This morning, I took a photo of the sunrise over my backyard lake. I used to do this almost every day—my sunrise diary. But I also used to get up a lot earlier. These days, I’m in bed until 7:30-ish, which is seriously sleeping in compared to my routine a few months back. These aches and pains, combined with the cold weather, are making it tougher to catch the sunrise, but these photos remain an aspiration. How many sunrises can one see in a life? It’s worth seeing as many as you can.
I’m amused by another barometer of time due to the recent attention given to the performance of John Cage’s “As Slow As Possible” (or, originally, “Organ2/ASLSP”) at the St. Burchardi church in Halberstadt, Germany. The performance began in 2001, nine years after Cage’s death, and the church’s organ is scheduled to stop playing in 2640. This length is based on the age of the oldest keyboard instrument — 639 years — at the time of the project’s conception. Temporal reflection is the goal, as is the draw of a special kind of nerdy tourist to the town of Halberstadt.
There are other elongated installations that comment on humankind’s mere blip on the great timeline. Pogues member Jem Finer’s “Longplayer” beats out “As Slow As Possible,” beginning a year earlier and performing its computer-generated synthesis of sound well into 2999. There’s also Danny Hillis’s The Clock of the Long Now, associated with The Long Now Foundation, as well as the unexpected alliance of Bezos and Eno. Presently under construction, it’s assumed to sit within its mountainous Texas dirt hole and periodically chime over 10,000 years.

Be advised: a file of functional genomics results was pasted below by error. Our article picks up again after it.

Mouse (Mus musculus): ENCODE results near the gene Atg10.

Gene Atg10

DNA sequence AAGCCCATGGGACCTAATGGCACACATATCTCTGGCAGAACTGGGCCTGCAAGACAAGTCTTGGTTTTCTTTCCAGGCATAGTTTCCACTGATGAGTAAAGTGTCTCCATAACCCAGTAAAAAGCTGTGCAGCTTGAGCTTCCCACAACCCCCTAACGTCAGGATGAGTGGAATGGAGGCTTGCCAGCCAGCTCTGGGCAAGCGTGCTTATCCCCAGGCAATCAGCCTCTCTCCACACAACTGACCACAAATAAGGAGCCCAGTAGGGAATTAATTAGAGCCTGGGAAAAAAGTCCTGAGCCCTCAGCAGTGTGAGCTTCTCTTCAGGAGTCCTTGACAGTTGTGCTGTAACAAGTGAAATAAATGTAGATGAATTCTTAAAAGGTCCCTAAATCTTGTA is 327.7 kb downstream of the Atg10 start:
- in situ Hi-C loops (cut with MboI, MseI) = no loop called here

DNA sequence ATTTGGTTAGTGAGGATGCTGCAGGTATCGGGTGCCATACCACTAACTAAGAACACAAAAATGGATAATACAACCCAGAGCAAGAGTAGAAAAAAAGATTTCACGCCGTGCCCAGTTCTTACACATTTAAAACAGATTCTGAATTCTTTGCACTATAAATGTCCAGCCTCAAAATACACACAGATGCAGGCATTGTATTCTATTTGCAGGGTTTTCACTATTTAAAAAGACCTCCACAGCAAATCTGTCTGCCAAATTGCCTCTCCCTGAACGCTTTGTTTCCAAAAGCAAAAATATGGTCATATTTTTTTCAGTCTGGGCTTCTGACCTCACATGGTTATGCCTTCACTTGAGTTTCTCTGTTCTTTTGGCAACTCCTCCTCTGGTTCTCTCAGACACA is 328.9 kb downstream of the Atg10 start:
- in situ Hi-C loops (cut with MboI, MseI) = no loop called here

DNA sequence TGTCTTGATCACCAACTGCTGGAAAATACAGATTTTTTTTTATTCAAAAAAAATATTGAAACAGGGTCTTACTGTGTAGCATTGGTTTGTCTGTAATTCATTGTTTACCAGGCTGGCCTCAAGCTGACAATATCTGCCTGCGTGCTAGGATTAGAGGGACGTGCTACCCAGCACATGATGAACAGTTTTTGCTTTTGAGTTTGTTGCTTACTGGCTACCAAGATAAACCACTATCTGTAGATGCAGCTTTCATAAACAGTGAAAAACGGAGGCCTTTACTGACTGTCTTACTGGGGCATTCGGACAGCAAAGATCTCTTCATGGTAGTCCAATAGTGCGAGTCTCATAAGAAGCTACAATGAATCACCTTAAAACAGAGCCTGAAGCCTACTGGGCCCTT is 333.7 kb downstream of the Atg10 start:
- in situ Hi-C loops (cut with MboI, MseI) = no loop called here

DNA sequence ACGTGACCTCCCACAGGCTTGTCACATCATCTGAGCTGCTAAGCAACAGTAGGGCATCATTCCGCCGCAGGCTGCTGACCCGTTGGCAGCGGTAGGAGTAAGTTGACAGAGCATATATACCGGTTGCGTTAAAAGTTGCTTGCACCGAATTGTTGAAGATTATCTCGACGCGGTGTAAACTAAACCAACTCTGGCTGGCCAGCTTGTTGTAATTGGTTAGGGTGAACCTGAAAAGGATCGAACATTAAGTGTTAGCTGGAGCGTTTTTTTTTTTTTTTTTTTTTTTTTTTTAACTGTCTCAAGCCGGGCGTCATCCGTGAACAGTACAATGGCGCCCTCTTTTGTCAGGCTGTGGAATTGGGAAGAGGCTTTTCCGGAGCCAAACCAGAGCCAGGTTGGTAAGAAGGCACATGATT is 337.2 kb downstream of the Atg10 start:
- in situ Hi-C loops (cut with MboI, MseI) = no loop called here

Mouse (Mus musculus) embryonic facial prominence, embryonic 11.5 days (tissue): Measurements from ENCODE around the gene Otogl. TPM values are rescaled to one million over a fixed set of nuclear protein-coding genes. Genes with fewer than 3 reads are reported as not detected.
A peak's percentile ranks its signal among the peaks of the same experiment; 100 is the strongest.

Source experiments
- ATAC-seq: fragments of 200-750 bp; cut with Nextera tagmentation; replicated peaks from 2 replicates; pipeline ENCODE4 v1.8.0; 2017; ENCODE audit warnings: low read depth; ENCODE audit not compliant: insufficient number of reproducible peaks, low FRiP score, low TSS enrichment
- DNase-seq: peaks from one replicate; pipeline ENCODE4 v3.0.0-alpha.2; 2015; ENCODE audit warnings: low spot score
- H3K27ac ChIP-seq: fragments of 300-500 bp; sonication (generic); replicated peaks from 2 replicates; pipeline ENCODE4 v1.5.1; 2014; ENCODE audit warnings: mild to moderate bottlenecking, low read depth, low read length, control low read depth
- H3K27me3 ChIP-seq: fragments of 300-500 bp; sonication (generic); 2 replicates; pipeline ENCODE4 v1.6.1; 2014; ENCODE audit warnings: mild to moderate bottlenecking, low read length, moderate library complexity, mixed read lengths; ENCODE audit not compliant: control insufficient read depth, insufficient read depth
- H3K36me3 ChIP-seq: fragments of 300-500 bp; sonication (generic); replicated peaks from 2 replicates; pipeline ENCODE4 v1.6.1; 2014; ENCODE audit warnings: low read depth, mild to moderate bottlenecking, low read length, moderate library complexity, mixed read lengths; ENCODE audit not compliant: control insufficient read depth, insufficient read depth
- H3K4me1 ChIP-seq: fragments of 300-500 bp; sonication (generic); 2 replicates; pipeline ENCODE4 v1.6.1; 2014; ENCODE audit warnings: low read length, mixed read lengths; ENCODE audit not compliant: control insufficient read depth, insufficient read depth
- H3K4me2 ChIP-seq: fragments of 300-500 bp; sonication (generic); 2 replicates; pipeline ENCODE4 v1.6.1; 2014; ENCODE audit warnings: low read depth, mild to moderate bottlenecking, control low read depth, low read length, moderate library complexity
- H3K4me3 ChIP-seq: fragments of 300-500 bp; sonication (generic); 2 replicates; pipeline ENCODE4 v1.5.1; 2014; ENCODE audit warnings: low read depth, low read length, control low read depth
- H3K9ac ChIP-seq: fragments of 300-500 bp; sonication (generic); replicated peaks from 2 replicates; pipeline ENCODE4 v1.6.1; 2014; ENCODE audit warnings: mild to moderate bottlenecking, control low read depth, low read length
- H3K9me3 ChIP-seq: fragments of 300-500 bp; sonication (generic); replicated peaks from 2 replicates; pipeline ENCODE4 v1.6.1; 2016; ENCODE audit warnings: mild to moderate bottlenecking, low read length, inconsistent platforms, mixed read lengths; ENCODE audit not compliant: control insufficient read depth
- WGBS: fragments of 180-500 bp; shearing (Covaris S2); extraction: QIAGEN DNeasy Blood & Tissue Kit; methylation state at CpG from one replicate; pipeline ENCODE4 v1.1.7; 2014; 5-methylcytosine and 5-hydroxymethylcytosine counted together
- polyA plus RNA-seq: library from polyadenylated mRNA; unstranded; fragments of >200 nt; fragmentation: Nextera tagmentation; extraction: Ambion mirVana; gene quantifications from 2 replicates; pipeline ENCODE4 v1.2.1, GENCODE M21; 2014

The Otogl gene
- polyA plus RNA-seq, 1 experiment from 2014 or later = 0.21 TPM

The idea is to encourage long-term thinking. Very long-term thinking. One can hope contemplation on the organ’s final note fading into the middle of the 27th century might inspire more people to consider future generations for the sake of our resources, our efforts at sustainability, and planning out our lives within a community of species. But, watching the video of the changing of the note at St. Burchardi church, you’ll see folks staring with anticipation and applauding enthusiastically as the next organ pipe finally bellows its tone. They are completely in the ‘now,’ not the ‘long.’ “As Slow As Possible,” probably to Cage’s discomfort if he knew, has become a series of sudden spectacles.
All this long-term contemplation makes me crave something speedy. So, I’m dipping into the catalog of the eclectic Icelandic label Móatún 7 for a split single from Futuregrapher and Self Oscillate. It’s what we kids called drum n’ bass when we probably should have just said ‘jungle.’ I know nothing about either of these artists, but they’ve made an enjoyable attempt at frenetically percussive riddim music. Futuregrapher’s “Dominika” has a nostalgic appeal with a fairly traditional use of that ‘Amen’ business over synthy whisps, moans, and sighs. Midway into the track, an acid riff appears out of nowhere, like someone accidentally hit the wrong patch on the softsynth. But it’s brief, and it works—and I don’t like acid riffs, so hey. As interesting as that is, Self Oscillate does one better with the slinky “Gatekeeper,” sounding a little like if Photek were obsessed with film noir instead of Wuxia movies. The tune is spare, mostly chunky hi-tension drums, frequent sub-frequency dives, and a repeating half-measure bass line. I’m not sure how these cuts stand up to the rampant innovation of jungle’s heyday, but for this split single’s year of release (2019), I think they did just fine.